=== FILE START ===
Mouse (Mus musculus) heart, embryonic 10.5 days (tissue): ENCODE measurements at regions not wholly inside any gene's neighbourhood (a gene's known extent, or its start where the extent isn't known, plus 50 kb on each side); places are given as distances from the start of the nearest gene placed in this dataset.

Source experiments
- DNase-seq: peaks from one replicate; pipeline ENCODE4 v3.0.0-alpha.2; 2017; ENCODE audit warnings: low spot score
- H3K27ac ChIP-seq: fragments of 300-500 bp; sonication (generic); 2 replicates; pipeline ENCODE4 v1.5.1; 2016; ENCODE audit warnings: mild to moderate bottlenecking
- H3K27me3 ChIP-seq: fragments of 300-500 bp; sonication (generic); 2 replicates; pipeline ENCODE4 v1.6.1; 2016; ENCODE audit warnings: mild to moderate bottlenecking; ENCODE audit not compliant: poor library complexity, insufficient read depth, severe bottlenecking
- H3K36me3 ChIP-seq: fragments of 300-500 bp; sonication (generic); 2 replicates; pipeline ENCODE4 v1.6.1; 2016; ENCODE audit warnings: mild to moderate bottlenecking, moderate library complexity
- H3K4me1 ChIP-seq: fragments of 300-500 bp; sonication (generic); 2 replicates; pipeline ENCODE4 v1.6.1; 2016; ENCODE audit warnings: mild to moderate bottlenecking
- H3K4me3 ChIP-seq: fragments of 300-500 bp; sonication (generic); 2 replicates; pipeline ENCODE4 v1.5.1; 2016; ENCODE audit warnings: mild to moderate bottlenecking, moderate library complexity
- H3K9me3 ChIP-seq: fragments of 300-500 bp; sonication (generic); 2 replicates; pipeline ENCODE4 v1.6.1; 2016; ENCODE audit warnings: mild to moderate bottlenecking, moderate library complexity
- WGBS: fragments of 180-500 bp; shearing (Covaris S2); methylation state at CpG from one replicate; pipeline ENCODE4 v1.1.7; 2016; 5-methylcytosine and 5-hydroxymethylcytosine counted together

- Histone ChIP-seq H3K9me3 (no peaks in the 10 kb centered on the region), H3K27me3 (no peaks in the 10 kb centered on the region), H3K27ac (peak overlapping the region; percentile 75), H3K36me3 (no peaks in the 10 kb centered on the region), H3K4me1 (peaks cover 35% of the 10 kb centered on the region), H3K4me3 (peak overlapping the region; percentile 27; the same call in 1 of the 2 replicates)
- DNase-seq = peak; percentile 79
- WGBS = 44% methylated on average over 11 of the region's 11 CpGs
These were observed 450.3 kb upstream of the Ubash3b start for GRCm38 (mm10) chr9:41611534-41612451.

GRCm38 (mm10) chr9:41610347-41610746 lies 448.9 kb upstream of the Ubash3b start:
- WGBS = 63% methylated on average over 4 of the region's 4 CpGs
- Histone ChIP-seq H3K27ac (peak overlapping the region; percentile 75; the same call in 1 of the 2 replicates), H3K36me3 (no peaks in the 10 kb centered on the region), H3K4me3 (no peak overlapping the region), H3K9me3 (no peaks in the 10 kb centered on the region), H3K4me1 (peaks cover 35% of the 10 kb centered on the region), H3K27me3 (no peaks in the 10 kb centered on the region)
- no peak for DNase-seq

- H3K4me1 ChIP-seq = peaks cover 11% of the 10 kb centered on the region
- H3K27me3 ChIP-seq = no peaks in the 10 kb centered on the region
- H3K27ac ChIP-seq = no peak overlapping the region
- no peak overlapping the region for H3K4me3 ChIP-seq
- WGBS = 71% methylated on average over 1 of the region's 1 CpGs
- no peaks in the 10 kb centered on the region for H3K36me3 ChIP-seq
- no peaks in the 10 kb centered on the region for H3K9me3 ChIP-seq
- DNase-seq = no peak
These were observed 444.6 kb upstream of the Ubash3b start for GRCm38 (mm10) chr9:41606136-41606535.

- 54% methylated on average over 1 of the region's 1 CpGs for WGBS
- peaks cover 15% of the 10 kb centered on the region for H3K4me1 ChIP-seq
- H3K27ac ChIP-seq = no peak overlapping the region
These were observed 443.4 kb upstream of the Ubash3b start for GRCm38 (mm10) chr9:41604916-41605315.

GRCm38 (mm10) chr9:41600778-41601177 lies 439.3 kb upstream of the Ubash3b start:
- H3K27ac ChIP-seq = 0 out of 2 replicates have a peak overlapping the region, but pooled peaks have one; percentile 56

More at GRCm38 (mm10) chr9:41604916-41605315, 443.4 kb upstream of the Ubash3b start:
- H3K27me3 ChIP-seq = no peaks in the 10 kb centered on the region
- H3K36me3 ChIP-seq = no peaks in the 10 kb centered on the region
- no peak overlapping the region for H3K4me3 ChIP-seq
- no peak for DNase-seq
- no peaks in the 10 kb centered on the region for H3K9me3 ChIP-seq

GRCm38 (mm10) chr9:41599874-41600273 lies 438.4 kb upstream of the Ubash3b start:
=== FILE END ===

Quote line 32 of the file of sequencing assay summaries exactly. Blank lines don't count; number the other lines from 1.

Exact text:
GRCm38 (mm10) chr9:41600778-41601177 lies 439.3 kb upstream of the Ubash3b start: